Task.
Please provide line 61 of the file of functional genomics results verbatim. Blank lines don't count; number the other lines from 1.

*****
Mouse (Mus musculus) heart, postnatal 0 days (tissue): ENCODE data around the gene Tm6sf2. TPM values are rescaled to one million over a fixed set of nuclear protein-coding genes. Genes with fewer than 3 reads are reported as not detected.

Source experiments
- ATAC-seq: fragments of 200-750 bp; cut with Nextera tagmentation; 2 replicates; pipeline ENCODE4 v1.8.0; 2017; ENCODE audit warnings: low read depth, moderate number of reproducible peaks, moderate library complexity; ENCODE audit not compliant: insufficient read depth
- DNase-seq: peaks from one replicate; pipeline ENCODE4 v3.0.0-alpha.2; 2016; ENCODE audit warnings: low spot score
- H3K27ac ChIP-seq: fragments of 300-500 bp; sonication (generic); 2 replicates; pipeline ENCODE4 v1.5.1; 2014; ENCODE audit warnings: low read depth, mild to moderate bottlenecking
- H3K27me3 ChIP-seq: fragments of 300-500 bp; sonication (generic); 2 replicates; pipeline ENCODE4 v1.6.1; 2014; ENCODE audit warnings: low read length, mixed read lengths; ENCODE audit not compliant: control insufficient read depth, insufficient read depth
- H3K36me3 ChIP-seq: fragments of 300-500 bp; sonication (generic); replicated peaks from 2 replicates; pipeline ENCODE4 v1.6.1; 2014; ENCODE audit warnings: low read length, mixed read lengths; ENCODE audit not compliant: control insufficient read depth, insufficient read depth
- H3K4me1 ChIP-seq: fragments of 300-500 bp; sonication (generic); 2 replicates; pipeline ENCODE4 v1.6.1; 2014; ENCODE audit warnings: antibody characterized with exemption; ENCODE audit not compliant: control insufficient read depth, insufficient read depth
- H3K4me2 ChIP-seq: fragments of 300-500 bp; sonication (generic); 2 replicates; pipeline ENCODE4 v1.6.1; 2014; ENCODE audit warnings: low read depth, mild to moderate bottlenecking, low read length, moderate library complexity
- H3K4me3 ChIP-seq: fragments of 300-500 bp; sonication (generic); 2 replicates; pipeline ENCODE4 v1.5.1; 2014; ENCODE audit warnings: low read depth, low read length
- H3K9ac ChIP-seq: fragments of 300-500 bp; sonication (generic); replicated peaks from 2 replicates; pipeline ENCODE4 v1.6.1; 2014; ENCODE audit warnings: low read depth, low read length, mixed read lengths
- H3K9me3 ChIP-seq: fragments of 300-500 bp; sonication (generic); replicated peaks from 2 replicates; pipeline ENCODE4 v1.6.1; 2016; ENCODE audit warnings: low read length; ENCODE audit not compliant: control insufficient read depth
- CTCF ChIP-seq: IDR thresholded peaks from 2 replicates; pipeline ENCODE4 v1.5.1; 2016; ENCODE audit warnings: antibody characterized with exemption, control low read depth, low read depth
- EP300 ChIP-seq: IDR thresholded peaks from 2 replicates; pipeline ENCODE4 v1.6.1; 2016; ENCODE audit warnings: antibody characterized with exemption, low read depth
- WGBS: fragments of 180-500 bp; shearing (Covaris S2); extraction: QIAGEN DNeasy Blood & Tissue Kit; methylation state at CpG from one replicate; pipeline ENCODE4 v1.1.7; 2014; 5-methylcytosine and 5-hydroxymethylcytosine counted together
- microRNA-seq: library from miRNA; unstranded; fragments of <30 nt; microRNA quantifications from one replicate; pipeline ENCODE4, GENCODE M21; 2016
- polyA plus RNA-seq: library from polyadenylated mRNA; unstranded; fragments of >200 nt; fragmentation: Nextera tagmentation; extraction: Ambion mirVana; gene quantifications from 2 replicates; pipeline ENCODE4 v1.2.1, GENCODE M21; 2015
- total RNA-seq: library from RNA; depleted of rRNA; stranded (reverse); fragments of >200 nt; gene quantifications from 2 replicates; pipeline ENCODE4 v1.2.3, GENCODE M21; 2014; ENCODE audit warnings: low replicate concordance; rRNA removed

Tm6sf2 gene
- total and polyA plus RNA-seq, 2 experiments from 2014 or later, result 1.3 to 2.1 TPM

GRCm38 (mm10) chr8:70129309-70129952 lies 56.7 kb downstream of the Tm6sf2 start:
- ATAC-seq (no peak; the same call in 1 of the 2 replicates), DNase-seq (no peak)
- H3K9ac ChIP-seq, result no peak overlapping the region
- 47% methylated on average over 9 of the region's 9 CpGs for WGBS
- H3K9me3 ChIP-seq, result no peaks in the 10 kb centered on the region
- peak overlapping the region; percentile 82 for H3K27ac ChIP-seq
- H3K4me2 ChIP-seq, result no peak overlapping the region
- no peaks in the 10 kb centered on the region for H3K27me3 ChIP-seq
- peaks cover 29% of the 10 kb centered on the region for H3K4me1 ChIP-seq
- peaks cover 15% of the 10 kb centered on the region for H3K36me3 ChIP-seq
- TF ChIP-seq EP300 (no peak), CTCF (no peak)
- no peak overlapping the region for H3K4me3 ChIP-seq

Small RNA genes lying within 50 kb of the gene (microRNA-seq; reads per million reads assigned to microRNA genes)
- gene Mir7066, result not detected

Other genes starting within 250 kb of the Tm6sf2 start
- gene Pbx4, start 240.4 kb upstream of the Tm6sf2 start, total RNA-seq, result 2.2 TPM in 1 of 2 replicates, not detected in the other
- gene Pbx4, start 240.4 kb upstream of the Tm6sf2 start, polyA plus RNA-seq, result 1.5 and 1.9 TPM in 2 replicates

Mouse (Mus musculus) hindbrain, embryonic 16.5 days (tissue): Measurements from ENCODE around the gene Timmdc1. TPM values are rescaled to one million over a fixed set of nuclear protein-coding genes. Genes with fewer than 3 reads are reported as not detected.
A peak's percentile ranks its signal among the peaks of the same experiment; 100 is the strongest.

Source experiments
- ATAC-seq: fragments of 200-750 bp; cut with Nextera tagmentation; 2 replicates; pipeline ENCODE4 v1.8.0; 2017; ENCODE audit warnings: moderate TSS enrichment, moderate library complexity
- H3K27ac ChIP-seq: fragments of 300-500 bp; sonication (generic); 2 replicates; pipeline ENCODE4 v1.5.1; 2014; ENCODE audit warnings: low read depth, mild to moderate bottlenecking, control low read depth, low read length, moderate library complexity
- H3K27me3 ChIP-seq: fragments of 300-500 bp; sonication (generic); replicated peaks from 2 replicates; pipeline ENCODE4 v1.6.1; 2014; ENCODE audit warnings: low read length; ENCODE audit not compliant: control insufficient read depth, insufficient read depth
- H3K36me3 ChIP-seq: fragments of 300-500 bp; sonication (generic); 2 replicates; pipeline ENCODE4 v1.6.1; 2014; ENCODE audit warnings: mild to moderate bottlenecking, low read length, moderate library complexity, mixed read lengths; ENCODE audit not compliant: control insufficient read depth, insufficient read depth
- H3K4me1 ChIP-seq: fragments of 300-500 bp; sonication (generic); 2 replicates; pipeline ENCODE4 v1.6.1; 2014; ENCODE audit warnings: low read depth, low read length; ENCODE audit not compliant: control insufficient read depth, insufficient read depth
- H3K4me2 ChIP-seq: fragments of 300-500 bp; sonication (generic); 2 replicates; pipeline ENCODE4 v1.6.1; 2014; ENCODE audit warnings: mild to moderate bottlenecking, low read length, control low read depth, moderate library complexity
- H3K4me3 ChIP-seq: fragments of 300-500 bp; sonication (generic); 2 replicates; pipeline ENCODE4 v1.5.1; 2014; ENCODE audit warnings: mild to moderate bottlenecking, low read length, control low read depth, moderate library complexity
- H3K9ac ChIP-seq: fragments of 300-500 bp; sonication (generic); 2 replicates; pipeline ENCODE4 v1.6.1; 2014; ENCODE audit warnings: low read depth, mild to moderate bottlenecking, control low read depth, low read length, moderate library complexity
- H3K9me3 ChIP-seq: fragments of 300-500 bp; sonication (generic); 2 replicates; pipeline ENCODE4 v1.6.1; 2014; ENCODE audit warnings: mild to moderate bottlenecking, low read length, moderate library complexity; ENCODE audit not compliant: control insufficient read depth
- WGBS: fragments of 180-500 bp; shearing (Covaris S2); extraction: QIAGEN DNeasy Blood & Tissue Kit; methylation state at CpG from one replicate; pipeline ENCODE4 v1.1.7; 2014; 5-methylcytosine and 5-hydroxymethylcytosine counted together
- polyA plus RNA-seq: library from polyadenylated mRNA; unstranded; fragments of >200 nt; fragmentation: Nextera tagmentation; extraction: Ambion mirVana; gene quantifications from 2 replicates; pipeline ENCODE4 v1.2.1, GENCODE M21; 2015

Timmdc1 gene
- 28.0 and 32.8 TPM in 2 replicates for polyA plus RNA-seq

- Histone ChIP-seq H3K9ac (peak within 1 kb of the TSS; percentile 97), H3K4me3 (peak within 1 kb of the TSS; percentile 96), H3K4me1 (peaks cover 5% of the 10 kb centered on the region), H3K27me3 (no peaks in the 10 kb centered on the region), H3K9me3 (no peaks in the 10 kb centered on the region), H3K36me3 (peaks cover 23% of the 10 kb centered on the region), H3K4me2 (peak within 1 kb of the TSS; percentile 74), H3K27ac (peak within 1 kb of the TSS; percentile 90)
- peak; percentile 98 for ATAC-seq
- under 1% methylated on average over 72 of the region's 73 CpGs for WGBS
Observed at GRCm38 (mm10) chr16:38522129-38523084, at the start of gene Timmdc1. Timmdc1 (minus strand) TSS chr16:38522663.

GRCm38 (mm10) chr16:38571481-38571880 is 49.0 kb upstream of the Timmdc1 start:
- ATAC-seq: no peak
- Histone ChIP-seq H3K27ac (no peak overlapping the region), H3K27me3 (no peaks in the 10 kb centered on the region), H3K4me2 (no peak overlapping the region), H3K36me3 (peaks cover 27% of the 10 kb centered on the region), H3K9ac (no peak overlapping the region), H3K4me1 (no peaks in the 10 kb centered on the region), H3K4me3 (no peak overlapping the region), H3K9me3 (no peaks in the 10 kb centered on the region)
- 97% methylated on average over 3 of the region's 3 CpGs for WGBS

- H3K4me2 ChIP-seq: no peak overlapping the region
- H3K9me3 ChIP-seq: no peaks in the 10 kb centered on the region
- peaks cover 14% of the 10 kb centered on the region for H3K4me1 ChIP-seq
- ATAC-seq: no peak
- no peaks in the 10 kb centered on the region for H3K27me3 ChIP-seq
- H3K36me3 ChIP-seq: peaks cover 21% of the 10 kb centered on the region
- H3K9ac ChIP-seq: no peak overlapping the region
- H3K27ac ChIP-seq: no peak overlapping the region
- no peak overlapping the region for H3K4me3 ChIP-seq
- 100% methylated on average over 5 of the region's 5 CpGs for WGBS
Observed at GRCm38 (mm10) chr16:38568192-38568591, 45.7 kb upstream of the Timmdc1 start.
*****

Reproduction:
- 97% methylated on average over 3 of the region's 3 CpGs for WGBS